I wake earlier the next morning refreshed. My mother was right. You always sleep better with a full belly. I roll myself out of the comfort of my bed and into some layered clothing. I lace up my boots and pull my bow over my head. Before leaving my bedroom I look at myself in the mirror. My mismatched eyes and messy dark hair flowing over my shoulders, I trace my finger along my sharp smooth features.
My father always told me that my eyes represented the seasons. Icy-blue color for winter, and a deep green for spring. My eyes well up in tears as I think back to my father. I look up at the ceiling in an effort not to let the tears fall. I stay in my room until my vision is clear of tears. I will not cry in front of my mother. I am strong.
I quietly step into the kitchen and slip out the back door. My footsteps make marks in the deep snow as I walk. I step on to a trunk that has falling over the iced over river. This would of been easier for that squirrel. I keep my balance steady and calm, cautious not to tilt to one side more than the other.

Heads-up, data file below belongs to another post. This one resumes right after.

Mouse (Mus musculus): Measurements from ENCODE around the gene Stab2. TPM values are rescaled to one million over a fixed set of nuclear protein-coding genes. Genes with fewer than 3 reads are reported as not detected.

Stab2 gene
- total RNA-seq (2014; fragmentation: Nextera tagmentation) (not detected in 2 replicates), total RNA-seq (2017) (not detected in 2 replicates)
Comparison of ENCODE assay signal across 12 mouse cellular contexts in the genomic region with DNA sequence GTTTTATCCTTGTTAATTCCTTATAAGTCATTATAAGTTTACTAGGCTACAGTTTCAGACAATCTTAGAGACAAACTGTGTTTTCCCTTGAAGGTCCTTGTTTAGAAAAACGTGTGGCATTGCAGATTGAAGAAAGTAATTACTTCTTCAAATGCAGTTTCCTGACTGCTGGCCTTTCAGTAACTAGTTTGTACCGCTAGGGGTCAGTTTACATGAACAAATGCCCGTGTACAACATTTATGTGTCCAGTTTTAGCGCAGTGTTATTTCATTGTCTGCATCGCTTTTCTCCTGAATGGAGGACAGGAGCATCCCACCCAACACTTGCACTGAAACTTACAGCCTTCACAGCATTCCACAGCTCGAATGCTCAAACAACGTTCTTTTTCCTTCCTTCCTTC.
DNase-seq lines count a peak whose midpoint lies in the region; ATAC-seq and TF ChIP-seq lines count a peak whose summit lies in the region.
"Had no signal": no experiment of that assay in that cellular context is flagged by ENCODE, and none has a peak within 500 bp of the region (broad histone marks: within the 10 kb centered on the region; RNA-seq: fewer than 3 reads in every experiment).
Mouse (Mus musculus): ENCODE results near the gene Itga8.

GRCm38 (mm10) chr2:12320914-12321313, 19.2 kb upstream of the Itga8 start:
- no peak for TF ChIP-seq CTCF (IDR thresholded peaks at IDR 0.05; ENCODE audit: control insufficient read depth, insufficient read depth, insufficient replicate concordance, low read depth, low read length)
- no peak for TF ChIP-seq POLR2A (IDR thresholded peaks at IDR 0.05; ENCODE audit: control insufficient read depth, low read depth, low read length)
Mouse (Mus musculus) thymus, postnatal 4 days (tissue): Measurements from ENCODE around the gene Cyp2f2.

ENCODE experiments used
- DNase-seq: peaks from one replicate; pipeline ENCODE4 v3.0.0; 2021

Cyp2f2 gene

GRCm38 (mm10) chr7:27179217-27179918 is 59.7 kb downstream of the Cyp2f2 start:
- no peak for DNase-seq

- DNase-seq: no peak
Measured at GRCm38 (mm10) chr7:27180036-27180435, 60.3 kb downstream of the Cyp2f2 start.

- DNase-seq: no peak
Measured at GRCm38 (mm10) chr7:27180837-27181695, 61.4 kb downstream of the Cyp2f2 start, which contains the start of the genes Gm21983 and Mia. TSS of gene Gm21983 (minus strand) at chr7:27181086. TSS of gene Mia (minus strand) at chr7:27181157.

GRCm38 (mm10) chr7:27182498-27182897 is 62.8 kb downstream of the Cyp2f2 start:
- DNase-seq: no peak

I'm almost over the river when I stumble into a puddle that formed in a hole in the tree trunk. I slip and lose my balance. I tilt. Just how I'd been so carful not to do. I lose control and peer into the air and break through the thin layer of ice. And I'm surrounded in 50 degrees water. I'm stunned. I can't move.
The water has shocked me. I can't feel anything my whole body is numb.
Fear and dread fills my body. I can't get out. I stay there for what seems like five minutes? One? I can't tell.
I see something stick out from the surface of the water. It's reaching towards me. But I can't make out the object.
The object searches, and finds my hand.
It pulls me to the surface. The world blank around me. I see a person hunched over me. Looking at me. My vision is to blurred to make out of its and adult or child. That's the last thing I see before my vision goes completely black.
YOU ARE READING
Over AcheiverGeneral Fiction
Tomara is a fourteen year old girl. She lives with her mother in a perfect society. But as Tomara goes on her way she begins to see that her perfect society is not perfect. And far from it.